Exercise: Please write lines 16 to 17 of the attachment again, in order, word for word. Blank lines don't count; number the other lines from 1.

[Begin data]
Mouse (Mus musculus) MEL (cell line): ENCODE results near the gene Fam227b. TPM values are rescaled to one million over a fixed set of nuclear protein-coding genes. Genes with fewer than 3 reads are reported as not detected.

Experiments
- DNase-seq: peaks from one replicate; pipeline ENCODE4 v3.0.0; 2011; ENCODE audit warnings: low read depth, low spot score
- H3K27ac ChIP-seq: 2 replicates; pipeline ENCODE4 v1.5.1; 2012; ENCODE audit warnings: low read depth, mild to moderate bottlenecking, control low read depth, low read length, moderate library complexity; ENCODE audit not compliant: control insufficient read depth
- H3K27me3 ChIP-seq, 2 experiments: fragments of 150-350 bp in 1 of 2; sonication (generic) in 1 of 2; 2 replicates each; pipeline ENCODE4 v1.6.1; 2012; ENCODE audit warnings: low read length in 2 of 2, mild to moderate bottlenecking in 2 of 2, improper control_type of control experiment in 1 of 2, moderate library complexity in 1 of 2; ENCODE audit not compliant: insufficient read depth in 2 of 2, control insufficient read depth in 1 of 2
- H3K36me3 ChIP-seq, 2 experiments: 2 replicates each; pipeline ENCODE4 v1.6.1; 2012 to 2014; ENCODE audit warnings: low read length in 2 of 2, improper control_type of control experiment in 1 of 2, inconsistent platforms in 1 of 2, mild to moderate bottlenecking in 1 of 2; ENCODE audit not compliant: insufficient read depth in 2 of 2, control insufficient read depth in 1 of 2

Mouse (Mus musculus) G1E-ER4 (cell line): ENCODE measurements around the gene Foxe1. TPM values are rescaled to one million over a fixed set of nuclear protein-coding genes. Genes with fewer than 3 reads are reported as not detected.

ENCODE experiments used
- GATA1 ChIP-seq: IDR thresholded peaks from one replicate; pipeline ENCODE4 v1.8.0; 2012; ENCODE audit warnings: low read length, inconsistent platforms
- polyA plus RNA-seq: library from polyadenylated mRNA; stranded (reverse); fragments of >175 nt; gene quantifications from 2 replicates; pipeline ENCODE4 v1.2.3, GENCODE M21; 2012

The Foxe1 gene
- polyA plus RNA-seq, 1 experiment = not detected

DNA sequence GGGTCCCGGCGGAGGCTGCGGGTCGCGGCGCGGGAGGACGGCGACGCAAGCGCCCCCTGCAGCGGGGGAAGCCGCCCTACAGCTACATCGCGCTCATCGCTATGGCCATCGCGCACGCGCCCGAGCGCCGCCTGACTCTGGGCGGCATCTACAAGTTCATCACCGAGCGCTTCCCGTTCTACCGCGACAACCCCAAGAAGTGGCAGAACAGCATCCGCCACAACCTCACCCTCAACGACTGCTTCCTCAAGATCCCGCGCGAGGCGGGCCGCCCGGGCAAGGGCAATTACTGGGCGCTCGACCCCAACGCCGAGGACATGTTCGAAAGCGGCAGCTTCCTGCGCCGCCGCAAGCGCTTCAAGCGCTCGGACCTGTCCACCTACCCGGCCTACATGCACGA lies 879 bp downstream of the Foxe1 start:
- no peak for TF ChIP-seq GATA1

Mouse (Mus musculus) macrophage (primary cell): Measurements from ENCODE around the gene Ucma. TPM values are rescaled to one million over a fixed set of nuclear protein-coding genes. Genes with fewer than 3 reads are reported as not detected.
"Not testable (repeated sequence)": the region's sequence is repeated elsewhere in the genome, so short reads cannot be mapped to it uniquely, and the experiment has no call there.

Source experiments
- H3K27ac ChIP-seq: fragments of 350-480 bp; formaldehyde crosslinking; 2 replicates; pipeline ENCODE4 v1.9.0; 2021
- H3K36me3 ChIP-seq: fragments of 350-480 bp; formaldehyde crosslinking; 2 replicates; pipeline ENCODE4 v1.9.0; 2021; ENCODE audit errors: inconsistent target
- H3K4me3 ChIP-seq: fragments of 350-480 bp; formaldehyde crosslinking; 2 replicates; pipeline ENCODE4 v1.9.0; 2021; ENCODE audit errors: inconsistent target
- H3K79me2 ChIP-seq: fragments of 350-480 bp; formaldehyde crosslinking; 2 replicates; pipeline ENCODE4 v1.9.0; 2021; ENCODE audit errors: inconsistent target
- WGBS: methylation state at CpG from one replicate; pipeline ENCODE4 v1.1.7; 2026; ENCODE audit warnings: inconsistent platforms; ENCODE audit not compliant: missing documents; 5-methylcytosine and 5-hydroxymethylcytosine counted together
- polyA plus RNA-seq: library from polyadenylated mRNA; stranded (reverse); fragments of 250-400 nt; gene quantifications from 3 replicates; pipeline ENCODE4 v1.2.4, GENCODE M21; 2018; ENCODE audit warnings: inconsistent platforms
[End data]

"Not testable (repeated sequence)": the region's sequence is repeated elsewhere in the genome, so short reads cannot be mapped to it uniquely, and the experiment has no call there.

Source experiments